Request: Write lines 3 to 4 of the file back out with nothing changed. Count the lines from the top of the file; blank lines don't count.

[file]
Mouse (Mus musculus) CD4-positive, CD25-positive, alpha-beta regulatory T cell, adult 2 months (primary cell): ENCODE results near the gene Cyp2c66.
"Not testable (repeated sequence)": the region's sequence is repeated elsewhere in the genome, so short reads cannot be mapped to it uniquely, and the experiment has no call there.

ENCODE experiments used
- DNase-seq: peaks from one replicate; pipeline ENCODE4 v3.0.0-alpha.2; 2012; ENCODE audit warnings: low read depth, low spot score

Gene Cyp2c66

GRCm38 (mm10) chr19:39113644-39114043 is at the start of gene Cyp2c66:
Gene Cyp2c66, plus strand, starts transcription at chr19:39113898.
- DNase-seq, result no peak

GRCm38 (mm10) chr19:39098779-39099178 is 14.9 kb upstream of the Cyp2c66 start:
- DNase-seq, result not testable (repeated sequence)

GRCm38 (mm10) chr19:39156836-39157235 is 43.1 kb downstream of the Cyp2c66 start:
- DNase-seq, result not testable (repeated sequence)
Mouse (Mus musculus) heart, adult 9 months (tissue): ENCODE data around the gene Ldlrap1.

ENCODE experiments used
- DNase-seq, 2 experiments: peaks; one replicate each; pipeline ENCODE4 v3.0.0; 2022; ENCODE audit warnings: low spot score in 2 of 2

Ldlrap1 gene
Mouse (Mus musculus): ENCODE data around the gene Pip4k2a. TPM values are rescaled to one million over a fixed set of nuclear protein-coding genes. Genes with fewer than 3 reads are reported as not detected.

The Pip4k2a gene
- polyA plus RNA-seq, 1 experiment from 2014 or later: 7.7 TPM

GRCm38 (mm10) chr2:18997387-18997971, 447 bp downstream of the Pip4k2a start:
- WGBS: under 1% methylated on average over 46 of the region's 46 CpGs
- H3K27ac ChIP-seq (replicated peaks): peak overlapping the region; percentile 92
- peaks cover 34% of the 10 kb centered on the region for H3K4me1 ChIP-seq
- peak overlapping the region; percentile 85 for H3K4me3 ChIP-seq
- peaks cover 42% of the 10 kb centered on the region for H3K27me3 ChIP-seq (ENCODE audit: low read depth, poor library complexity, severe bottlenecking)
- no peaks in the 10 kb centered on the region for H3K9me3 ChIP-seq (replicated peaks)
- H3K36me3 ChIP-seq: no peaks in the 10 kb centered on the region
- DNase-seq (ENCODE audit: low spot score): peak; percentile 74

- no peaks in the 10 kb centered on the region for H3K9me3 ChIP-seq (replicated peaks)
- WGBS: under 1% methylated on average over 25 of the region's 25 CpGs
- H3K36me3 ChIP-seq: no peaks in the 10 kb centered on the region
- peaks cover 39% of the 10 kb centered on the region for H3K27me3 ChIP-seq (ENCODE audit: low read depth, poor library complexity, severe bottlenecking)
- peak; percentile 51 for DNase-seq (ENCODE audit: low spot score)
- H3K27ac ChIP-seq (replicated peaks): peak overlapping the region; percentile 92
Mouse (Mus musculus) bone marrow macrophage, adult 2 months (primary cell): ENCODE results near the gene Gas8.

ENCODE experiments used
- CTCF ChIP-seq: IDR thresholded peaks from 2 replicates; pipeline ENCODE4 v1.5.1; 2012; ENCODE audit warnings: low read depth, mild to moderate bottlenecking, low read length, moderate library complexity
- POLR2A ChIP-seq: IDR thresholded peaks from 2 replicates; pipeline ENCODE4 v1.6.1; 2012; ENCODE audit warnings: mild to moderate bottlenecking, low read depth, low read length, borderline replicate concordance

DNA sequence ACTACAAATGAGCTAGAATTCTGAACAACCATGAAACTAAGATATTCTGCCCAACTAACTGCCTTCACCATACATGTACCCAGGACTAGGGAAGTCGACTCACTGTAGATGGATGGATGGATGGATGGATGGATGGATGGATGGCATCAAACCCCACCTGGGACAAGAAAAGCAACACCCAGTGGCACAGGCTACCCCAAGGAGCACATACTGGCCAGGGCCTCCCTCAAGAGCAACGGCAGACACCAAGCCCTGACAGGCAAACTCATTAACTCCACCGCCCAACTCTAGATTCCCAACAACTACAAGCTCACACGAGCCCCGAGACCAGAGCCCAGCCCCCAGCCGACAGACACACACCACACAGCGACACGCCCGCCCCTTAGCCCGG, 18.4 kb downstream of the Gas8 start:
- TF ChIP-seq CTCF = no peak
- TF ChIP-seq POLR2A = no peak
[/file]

ENCODE experiments used
- DNase-seq: peaks from one replicate; pipeline ENCODE4 v3.0.0-alpha.2; 2012; ENCODE audit warnings: low read depth, low spot score